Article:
One of the reasons to live in Charleston is the variety of music that is performed, and those who are honored by it.
This year, the Charleston Symphony Orchestra Gospel Choir and its Spiritual Ensemble will honor the Rev. Dr. Martin Luther King Jr. with a musical portrait featuring gospel, spirituals and sound footage from many of King's major civil rights speeches. While some of the speeches may not be familiar, his "I Have a Dream" speech was a clear call for justice and equality, and one of his best-known. But merely reading the text won't give you the cadence and force of his voice, rising and falling over the lines:
"I have a dream that my four little children will one day live in a nation where they will not be judged by the color of their skin but by the content of their character."
The words and King need to be heard and seen to understand the power with which this man delivered his message. It's a lesson that many of us have learned in the 43 years since his death, but one that must be passed on to children and grandchildren until they have learned the lesson well.
The concert, "His Light Still Shines: A Musical Tribute to Dr. Martin Luther King Jr.," will be held at 7 p.m. Saturday (the holiday honoring his birthday is Jan. 16) at Royal Missionary Baptist Church, 4761 Luella Ave., North Charleston.
The performance is free and open to the public, but an entry ticket is required.
You can request up to four tickets in person at the North Charleston Cultural Arts Department in North Charleston City Hall or at Royal Missionary Baptist Church.
It's likely to be a full house, so don't expect to get in the door if you haven't planned ahead.
'The Turn of the Screw'
Based on the provocative tale of suspense, horror and repressed sexuality by the famed author Henry James, this adaptation gives the story yet another turn of its own.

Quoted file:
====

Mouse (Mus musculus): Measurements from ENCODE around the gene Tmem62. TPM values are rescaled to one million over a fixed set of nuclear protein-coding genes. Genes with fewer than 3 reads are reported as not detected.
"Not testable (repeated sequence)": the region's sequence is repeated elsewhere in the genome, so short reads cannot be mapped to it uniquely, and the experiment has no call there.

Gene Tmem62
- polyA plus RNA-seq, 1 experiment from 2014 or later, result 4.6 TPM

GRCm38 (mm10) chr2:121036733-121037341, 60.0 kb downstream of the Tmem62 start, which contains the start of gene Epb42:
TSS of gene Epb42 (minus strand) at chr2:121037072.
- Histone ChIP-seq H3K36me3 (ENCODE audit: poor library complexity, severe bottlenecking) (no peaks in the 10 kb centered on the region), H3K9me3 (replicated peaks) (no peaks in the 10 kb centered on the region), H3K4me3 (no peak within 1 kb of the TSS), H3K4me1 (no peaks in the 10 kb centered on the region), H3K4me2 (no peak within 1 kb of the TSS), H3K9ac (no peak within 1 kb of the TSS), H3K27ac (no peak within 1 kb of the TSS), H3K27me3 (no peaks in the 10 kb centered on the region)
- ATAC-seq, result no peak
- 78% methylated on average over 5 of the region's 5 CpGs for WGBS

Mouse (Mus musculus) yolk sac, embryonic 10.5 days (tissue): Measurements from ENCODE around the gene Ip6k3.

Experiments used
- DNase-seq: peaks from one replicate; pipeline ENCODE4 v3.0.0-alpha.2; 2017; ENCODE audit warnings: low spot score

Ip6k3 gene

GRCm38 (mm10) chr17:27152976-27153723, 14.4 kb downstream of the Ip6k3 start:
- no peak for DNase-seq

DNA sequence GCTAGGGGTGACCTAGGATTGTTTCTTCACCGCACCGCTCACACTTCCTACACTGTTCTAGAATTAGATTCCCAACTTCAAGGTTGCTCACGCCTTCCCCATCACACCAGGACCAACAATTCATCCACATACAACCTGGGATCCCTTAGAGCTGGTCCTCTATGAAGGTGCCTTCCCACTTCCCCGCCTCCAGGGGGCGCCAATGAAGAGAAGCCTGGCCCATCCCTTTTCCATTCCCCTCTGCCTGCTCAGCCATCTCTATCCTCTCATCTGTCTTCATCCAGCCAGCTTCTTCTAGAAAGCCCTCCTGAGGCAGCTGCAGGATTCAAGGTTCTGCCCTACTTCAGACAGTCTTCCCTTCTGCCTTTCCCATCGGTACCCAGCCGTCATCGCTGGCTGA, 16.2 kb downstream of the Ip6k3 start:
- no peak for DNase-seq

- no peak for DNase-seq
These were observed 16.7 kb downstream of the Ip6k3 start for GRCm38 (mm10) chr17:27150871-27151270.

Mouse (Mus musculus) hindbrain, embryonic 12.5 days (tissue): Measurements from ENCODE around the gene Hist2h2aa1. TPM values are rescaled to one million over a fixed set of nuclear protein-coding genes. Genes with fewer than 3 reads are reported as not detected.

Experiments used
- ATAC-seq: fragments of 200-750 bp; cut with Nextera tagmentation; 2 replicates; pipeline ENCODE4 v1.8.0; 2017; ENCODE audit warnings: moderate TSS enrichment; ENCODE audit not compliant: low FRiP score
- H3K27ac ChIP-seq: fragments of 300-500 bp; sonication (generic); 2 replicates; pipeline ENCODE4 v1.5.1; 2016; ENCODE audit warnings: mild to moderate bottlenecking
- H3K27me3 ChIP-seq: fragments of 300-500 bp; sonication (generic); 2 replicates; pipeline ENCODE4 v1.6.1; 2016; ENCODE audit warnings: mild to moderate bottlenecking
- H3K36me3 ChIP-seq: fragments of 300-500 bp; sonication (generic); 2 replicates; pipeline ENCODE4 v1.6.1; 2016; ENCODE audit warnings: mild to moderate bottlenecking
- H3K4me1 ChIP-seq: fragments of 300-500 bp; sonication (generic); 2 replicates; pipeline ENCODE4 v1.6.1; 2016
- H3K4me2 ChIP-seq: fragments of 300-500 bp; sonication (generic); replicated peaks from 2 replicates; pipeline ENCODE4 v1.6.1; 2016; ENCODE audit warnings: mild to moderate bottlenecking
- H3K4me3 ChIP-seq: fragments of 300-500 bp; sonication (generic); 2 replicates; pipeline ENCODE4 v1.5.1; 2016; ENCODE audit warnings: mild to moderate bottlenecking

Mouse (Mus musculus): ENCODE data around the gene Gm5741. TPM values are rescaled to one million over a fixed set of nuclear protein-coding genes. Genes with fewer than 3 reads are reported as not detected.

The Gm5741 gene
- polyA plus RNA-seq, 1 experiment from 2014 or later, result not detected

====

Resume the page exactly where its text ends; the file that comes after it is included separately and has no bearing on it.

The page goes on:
A young governess journeys to a lonely English manor house to care for two recently orphaned children. But she is not their first governess. Her predecessor, Miss Jessel, drowned herself when she became pregnant by the sadistic valet Peter Quint, who was himself found dead soon after under mysterious circumstances. Now the governess has begun to see the specters of Quint and Jessel haunting the children, and she must find a way to stop the fiends before it is too late.
One frightening question tortures the would-be heroine: Are the ghosts real, or are they the product of her own fevered imagination?
Village Repertory veterans Robbie Thomas and Katherine Chaney Long take on the play, which varies from the story because just two actors appear in all the roles. Long plays the young governess determined to protect the children, and Thomas plays all the other parts, including the children's uncle, the housekeeper and 10-year-old Miles.
While it may be a ghost story and about children, this one is for adults for the sexual themes and subject matter. Leave the kids at home.
Directed by Village Producing Artistic Director Keely Enright, it opens Friday and runs for three weeks in January. Tickets can be purchased online at www.village playhouse.com or by calling the box office at 856-1579. The Village Playhouse is at 730 Coleman Blvd., Mount Pleasant.